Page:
The Role Enhancement Hypothesis of Positive Work–family Interface

A number of concepts have emerged to explain the positive relation between work and family provinces of life. These concepts are based on the role enhancement hypothesis which suggests that involvement in multiple different roles offers a variety of opportunities and resources to a person to utilize his skills and energy for personal growth and better functioning. The positive side of work/non-work research has shifted its focus from role-conflict to role-enhancement or facilitation. As opposed to scarcity perspective of role strain hypothesis, role enhancement hypothesis is based on Marks’s expansion approach (Marks, 1977). The expansion approach believes that performing and fulfilling expectations of multiple roles is not always associated with role strain and depletion of human energy and resources. Laying his assumptions from the field of human physiology, Marks reported that efficiently managing multiple roles may also generate more energy as the process of energy depletion simultaneously works with the process of energy production. A person adequately performing multiple roles simultaneously initiates the process of energy production along with energy expenditure which helps him to perform diverse roles efficiently. With regard to resources, it was suggested that each role offers a set of resources that helps an individual to fulfil demands associated with other roles. Thus, employment is a resource to fulfil demands of family and, in turn, family is a source of psycho social support to carry out job proficiently.

Terminology of Positive Work Family Interface

The positive synergies between work and family have been reported under a variety of different labels (Greenhaus and Powell, 2006; Grzywacz and Butler, 2005) in literature. Some of these constructs of positive work family interface include enrichment, positive spillover, work–family enhancement, work–family fit, work–family integration, work–family balance and facilitation. Though defined differently, all concepts measure the positive side of work–family interface at the individual level of analysis.

Work–Family Balance

The most widely used and contested term in the literature is work–family balance. Work–family balance refers to the extent to which an individual is equally engaged in—and equally satisfied with—his or her work role and family role (Greenhaus, Collins and Shaw, 2003). These researchers identified three key components inherent in this balance: time balance (i.e., equal time devoted to work and family roles), involvement balance (i.e., an equal level of psychological involvement in work and family roles) and satisfaction balance (i.e., an equal level of satisfaction with work and family roles).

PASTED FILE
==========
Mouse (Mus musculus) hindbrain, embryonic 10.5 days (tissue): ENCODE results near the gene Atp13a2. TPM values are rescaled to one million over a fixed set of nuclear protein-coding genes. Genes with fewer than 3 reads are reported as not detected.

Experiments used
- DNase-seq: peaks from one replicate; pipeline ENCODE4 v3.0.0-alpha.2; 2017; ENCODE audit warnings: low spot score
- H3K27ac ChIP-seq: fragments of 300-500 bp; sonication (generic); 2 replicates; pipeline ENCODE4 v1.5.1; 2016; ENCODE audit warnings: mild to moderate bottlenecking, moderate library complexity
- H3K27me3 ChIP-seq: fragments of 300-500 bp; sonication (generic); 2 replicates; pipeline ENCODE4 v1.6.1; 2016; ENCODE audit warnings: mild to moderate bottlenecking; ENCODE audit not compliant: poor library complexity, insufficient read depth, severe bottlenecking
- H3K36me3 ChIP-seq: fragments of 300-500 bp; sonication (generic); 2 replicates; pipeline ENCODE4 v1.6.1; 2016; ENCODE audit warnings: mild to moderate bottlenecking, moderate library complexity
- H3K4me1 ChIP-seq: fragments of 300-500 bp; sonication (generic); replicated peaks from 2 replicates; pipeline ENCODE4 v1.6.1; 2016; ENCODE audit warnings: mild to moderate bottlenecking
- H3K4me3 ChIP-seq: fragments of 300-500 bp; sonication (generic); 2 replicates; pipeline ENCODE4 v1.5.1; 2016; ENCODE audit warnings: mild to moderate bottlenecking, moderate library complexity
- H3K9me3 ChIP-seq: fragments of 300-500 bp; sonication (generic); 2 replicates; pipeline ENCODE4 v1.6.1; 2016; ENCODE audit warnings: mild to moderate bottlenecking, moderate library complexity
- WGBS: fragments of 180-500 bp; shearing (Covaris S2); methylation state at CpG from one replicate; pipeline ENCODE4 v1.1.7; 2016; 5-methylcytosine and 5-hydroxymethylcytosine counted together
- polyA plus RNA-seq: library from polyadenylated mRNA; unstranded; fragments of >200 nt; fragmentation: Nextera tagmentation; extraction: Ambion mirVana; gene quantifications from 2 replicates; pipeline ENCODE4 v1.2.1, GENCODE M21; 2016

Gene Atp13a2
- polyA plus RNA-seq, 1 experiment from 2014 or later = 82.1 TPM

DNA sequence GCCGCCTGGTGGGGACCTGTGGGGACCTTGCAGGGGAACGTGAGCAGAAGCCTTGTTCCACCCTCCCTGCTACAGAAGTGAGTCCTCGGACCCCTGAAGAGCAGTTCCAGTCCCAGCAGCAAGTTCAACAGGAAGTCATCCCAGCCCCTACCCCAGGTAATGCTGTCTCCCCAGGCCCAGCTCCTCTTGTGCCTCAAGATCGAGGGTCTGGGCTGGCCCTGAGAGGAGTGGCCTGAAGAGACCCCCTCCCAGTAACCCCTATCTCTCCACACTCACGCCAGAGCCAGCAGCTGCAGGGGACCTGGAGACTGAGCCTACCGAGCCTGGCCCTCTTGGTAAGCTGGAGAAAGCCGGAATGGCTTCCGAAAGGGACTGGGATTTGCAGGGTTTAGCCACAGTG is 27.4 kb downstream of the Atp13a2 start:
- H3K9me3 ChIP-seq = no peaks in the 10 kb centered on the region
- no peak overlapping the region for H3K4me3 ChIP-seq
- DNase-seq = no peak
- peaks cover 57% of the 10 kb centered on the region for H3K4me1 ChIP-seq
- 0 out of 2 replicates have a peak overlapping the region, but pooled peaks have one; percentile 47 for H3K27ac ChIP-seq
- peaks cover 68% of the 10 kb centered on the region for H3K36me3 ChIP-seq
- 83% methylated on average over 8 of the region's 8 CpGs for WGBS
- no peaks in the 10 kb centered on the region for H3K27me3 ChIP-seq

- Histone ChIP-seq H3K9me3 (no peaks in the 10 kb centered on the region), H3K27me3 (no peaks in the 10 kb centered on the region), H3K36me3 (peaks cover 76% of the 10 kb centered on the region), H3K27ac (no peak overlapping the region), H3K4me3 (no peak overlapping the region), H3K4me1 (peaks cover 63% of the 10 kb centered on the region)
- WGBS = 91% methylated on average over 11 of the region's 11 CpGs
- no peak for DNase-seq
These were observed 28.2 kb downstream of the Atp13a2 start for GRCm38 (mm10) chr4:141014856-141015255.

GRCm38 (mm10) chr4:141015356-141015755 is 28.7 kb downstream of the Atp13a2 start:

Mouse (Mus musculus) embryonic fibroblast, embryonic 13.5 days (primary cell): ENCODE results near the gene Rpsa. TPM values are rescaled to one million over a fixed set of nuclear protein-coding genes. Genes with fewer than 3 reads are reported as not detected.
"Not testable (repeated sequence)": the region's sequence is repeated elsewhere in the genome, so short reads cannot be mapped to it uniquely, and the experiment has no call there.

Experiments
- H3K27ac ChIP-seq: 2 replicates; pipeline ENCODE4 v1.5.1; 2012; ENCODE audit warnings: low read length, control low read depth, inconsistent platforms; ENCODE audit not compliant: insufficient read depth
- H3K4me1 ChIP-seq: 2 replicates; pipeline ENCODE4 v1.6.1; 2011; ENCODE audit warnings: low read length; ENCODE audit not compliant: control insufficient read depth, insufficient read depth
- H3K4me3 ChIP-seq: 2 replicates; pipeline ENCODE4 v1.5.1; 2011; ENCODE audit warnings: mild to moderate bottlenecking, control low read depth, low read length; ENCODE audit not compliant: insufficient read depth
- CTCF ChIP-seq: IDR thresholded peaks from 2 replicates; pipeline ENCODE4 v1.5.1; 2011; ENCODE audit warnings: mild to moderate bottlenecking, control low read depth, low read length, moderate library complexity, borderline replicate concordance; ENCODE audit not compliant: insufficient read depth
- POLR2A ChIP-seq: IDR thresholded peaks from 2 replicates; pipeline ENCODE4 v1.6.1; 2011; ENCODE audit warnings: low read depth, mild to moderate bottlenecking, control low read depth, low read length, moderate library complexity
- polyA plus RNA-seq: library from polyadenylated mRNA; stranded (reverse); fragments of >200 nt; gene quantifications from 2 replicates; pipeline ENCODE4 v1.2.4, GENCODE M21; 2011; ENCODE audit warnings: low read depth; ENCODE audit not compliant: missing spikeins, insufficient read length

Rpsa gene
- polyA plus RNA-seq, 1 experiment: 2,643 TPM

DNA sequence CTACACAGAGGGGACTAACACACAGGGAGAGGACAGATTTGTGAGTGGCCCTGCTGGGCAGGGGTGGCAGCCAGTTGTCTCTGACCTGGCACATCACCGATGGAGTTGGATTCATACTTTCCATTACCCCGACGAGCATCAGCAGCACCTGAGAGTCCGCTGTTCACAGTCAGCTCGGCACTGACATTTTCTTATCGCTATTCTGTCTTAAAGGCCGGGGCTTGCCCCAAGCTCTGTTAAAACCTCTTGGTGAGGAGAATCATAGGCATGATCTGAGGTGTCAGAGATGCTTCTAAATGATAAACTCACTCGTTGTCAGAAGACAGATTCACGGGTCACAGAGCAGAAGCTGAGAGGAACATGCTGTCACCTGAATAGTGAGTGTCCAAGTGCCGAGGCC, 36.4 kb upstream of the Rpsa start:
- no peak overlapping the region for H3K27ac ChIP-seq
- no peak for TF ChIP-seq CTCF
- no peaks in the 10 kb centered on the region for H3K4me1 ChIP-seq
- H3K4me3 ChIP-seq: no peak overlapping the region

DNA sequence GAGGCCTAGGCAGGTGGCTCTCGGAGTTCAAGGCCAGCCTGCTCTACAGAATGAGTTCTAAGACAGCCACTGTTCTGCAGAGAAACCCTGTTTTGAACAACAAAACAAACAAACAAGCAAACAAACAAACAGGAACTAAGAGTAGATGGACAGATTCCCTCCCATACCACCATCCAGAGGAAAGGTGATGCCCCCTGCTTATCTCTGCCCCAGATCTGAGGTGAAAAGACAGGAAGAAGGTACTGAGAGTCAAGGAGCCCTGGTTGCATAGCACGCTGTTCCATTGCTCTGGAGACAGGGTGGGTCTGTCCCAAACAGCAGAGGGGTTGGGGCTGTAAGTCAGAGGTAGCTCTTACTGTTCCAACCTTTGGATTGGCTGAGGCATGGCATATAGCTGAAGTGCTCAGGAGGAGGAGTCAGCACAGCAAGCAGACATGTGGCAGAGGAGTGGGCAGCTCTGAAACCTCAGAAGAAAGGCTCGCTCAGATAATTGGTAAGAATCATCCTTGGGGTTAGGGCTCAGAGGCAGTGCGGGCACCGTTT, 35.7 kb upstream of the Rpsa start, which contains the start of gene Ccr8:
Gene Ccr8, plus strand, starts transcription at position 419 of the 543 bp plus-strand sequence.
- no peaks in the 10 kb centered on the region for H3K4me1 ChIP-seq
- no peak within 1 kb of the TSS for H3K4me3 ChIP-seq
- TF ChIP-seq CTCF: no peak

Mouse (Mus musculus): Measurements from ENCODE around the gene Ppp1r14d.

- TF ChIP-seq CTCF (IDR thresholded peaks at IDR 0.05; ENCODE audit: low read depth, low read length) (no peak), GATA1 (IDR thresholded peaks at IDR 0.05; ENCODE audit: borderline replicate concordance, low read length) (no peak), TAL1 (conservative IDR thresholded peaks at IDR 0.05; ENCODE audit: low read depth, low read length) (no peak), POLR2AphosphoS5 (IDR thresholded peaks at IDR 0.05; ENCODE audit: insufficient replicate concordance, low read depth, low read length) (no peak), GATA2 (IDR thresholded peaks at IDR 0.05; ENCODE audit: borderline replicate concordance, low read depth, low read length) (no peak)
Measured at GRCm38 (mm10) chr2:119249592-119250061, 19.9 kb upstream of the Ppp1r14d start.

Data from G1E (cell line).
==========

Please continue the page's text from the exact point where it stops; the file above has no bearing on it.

Work–Family Enrichment

Another popular concept of positive work–life interface is Greenhaus and Powell’s (2006) ‘work–family enrichment’, which is defined as the extent to which the quality of life is improved by experiences in the other role. Greenhaus and Powell reviewed 19 studies that measured the positive side of the work–family interface and assessed the positive effect of experiences in one role on experiences or outcomes in another role (p. 74).

Similar to work–family conflict, the concept of work–family enrichment is also considered as bidirectional in nature (Frone 2003). That is, benefits can be derived from work and applied to family [work-to-family enrichment (WFE)] or derived from family and applied to work [family-to-work enrichment (FWE)]. According to Greenhaus and Powell’s (2006) model, diverse role experiences in both domains offer five categories of resources that operate directly or indirectly producing enrichment. These five resources are—skills and perspectives (e.g., interpersonal skills, coping skills, respecting individual differences), psychological and physical resources (e.g., self-efficacy, hardiness, optimism), social-capital resources (e.g., networking, information), flexibility (e.g., flexible work arrangements) and material resources (e.g., money, gifts). Greenhaus and Powell’s theoretical model helps elucidate work–family enrichment process by means of resources and positive affect. Resources generated in one domain can either have a direct instrumental effect or indirect effect on performance in another domain through positive affect. That is, positive affect generated by happy experiences within the family may produce more positive affect in work role and vice-versa.

Work–Family Fit

The concept of ‘work–family fit’ is based on Barnett’s fit model which emphasizes the importance of fitness as an intervening process in the relationship between the work domain and family domain. ‘Fit’ is conceptualized as, ‘the extent to which workers realize various components of their work–family strategies, that is, their plans for optimizing their own work and non-work needs as well as those of other members of their work–family/social system’ (Barnett, Gareis and Brennan, 1999, p. 307). The fit construct does not assume an inherent conflict between family and work domains. Instead, it believes in adaptive strategies that simultaneously maximize employees’ ability to meet the needs of the workplace and their ability to meet the demands of family system.

Impact of Work–Family Enrichment (WFE) and Family–Work Enrichment (FWE) on Work and Family Related Outcomes